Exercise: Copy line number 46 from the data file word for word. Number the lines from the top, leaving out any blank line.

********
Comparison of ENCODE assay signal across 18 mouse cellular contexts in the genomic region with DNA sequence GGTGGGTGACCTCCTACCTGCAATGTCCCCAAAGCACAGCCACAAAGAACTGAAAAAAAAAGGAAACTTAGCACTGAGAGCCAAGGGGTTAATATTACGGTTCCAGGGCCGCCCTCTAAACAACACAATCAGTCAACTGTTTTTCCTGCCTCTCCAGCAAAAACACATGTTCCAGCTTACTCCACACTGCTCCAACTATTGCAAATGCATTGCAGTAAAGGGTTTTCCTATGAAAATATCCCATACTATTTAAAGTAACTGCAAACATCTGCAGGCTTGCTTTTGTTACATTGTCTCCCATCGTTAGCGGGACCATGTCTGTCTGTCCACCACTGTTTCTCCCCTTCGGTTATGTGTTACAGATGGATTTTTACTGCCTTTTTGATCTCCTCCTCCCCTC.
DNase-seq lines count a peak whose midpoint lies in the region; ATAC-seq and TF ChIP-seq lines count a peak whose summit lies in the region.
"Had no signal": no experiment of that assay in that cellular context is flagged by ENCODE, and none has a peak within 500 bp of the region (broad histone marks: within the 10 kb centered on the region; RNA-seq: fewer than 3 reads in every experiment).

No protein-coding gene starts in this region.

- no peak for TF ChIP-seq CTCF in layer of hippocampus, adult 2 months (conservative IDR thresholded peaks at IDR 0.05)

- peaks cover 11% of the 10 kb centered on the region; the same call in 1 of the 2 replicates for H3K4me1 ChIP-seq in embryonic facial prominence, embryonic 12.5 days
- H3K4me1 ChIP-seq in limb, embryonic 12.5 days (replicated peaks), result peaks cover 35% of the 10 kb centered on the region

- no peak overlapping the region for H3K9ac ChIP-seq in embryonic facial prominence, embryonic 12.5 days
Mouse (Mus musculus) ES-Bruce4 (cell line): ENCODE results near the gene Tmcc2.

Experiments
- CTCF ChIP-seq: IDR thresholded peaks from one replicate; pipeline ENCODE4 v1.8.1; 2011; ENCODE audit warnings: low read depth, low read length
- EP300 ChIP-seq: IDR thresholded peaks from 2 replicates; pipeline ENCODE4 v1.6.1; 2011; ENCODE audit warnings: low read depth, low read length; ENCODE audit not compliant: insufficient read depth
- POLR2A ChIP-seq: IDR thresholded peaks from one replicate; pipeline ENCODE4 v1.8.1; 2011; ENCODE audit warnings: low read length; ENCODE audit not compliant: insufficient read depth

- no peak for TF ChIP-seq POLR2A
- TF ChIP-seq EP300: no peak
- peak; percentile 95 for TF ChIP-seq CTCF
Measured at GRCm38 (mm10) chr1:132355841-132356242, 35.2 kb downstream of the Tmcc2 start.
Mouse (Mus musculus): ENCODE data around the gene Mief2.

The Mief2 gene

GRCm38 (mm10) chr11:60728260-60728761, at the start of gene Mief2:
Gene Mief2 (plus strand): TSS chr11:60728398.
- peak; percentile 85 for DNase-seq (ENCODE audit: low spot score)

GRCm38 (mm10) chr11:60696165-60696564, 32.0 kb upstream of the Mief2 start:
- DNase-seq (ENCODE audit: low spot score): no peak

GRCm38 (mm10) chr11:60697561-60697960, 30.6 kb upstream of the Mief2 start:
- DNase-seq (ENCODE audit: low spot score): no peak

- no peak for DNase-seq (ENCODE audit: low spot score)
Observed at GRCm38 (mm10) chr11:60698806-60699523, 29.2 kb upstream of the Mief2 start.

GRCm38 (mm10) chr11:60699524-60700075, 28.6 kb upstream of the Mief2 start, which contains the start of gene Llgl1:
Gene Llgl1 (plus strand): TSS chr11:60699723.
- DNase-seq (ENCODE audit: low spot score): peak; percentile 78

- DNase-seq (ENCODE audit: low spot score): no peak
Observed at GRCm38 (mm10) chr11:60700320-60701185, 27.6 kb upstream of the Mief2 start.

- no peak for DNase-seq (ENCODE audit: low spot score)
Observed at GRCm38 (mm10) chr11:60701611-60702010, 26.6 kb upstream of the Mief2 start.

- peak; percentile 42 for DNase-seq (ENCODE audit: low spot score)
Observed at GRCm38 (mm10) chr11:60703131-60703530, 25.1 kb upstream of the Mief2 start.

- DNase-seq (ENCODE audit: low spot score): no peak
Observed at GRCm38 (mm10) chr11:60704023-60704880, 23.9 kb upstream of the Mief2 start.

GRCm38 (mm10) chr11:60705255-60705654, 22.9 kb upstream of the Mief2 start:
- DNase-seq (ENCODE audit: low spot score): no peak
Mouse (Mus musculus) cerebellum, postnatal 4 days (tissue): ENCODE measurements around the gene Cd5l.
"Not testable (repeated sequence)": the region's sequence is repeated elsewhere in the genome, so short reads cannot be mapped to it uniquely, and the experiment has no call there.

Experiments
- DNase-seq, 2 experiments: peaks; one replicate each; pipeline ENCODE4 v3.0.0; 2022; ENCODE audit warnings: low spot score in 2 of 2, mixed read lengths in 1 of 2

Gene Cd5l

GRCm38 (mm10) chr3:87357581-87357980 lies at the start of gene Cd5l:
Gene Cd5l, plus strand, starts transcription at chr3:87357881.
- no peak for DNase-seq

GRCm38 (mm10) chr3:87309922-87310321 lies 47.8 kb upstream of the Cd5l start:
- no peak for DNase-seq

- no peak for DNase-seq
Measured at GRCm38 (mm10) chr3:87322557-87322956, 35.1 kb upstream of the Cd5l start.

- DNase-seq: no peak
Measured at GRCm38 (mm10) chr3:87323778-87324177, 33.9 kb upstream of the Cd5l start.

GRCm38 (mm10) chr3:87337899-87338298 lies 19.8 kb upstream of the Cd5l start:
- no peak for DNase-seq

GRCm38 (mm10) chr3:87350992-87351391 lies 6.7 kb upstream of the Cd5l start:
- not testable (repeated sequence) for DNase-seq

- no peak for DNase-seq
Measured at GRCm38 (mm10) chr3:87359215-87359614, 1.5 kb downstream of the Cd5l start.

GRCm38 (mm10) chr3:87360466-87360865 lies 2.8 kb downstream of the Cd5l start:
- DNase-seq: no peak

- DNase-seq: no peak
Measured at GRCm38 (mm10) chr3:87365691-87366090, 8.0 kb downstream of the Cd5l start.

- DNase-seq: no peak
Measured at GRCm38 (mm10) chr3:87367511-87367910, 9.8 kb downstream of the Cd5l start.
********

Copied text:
Gene Cd5l